Toto IV

Toto IV is the fourth studio album by American pop and rock band Toto released in the spring of 1982 by Columbia Records.

Toto IV
Studio album by
ReleasedApril 8, 1982
RecordedJune 1981 – April 1982
  • Sunset Sound and Ocean Way Studios in Los Angeles, California
  • Hogg Manor in Sherman Oaks, California
  • Abbey Road Studios in London, England
Toto chronology
Turn Back
Toto IV
Singles from Toto IV
  1. "Rosanna"
    Released: 31 March 1982 [1]
  2. "Africa"
    Released: 25 June 1982 (UK) [2]
  3. "Make Believe"
    Released: July 1982 (US)
  4. "I Won't Hold You Back"
    Released: March 1983 (US)
  5. "Waiting for Your Love"
    Released: June 1983 (US)
Professional ratings
Review scores
Robert ChristgauB−[4]
Rolling Stone[5]
Sea of Tranquility[6]

The lead single, "Rosanna", peaked at number 2 for five weeks on the Billboard Hot 100 charts, while the album's third single, "Africa", topping the Hot 100 chart, became the group's first and only number 1 hit.[7] Both songs were hits in the UK as well, reaching number 12 and 3, respectively.[8] The fourth single, "I Won't Hold You Back", also peaked within the top ten on the Hot 100, at number 10, but atop the Billboard Adult Contemporary charts for three weeks.[7] It also went into the top 40 in the UK.[8] With the success of "Africa", the album climbed back into the top 10 in early 1983 on both sides of the Atlantic.

Toto IV received six Grammy Awards in 1983 including Album of the Year, Producer of the Year for the band, and Record of the Year for "Rosanna". It reached number four on the Billboard 200 album charts in the United States, shortly after its release. It also reached the top ten in other countries, including Canada, Australia, New Zealand, the Netherlands, Italy, Norway, the United Kingdom, and Japan. It was also the last Toto album to feature their original bassist David Hungate until his return in 2014 (with the release of their 2015 album Toto XIV) when he was replaced by Mike Porcaro after the band’s recording of the album, and also the final album to feature original lead vocalist Bobby Kimball until his comeback in 1998 (with the release of the 1999 album Mindfields).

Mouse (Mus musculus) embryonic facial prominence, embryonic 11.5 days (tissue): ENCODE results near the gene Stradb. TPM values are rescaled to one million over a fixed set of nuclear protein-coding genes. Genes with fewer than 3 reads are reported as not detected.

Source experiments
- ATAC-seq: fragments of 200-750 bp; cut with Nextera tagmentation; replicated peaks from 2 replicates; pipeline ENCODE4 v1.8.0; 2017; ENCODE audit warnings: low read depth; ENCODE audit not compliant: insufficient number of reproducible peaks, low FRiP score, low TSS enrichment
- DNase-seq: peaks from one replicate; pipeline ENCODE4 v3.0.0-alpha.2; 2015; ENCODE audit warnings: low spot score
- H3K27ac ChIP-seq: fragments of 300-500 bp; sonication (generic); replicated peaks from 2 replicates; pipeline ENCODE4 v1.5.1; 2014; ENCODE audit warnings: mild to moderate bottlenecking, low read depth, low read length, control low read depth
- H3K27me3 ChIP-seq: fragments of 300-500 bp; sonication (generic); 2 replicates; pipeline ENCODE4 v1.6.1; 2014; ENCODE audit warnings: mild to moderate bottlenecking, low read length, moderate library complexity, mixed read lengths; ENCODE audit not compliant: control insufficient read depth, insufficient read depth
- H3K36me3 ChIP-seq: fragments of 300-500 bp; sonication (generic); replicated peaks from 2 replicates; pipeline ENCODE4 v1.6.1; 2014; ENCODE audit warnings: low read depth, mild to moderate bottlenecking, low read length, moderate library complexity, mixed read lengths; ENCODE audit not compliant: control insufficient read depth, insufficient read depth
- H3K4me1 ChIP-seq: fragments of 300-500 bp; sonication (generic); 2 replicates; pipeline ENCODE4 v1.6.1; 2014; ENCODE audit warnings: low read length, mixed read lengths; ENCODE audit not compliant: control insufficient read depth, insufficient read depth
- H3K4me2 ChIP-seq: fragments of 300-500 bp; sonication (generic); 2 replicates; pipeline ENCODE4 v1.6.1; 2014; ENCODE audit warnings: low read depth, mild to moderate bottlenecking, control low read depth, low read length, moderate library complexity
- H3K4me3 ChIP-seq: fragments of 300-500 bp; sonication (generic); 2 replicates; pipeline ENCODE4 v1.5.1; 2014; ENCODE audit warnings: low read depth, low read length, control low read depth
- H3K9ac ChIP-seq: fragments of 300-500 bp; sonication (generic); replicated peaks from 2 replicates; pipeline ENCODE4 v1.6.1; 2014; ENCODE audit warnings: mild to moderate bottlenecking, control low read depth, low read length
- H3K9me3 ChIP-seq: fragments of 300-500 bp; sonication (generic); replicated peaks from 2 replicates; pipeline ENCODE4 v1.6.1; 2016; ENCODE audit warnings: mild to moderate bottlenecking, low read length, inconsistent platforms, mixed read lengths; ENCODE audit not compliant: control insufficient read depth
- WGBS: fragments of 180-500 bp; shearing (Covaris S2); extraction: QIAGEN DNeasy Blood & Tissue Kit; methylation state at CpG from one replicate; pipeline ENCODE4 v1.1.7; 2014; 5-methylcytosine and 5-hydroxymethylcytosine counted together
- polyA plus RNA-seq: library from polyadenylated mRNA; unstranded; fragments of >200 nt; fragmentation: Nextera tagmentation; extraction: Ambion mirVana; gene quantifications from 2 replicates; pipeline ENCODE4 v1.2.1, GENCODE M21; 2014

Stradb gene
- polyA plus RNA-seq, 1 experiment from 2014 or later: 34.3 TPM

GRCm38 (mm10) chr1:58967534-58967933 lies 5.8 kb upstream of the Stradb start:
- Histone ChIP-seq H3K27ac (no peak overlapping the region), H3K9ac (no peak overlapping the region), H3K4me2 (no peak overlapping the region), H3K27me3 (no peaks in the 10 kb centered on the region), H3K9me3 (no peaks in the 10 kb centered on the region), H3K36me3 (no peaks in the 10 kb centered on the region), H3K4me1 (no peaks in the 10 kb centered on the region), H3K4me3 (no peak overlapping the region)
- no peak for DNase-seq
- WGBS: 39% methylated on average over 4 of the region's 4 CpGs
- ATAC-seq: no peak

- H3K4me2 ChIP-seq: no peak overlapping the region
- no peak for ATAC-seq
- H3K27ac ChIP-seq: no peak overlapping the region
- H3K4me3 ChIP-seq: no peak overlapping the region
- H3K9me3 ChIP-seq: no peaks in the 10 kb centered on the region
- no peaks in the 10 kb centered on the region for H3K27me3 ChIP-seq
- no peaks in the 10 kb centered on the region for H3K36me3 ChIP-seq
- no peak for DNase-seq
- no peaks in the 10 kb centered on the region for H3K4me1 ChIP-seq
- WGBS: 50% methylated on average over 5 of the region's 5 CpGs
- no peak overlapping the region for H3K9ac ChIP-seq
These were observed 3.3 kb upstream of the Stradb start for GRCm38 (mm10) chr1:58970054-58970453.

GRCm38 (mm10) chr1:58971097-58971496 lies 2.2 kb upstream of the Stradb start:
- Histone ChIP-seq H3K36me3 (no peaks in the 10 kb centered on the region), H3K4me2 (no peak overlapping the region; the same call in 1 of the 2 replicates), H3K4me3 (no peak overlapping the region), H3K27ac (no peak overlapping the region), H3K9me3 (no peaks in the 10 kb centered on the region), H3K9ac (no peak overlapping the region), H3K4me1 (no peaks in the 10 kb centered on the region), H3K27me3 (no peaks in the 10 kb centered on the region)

After the success of their self-titled debut, Toto struggled to sustain success on their next two albums, Hydra and Turn Back. The band was under heavy pressure from Columbia Records to deliver a hit album with their next release or be at risk of being dropped from the label.

The band went back to the formula that helped them succeed on their first album, having an album that touched on many different genres of music. They also utilized many outside musicians to help give the sound a more polished, fuller feel than they had on past albums.

This was the final album with the original Toto lineup. David Hungate, who moved to Nashville during the recording of the album, left the band to spend more time with his family. Two years later, prior to beginning recording of their follow-up album, Bobby Kimball was fired by the band due to drug issues that were damaging his voice.

The band delayed touring after the release of the album to instead help in the production of Michael Jackson's Thriller album, as well as collaborating on Chicago's comeback album Chicago 16 that same year.


The recording took many months during 1981 and 1982 and the band was allowed a much larger than average recording budget. At a time when most bands were using a single 24-track recorder Toto used as many as 3 separate 24-track recorders at the same time.[9]

The 24-track recorders were linked with a computerized SMPTE timecode system. One track of each machine contained the time code synchronization signal while the remaining 23 tracks of each machine were available to record sound. It should also be noted though that a significant number of these tracks were copied and mixed down from musical parts already recorded on another synchronized reel of tape. This was done to reduce the amount of wear on the first generation tapes. It also helped to maintain high quality sound during the extensive overdubbing and mixing process.[9]

Cover art

Philip Garris's original emblem from the Toto album was updated to show four rings since this was their fourth album. The newer looking, well-polished ring around the hilt of the sword represented their latest work. Each successive ring showed a little more wear and a few more chips which represented the band's previous records.[10]

Track listing

Side one
No.TitleWriter(s)Lead vocalsLength
1."Rosanna"David PaichSteve Lukather (verse A section), Bobby Kimball (verse B section)5:31
2."Make Believe"PaichKimball3:43
3."I Won't Hold You Back"LukatherLukather4:53
4."Good for You"
  • Kimball
  • Lukather
5."It's a Feeling"Steve PorcaroS. Porcaro3:05
Side two
No.TitleWriter(s)Lead vocalsLength
6."Afraid of Love"
  • Lukather
  • Paich
  • Jeff Porcaro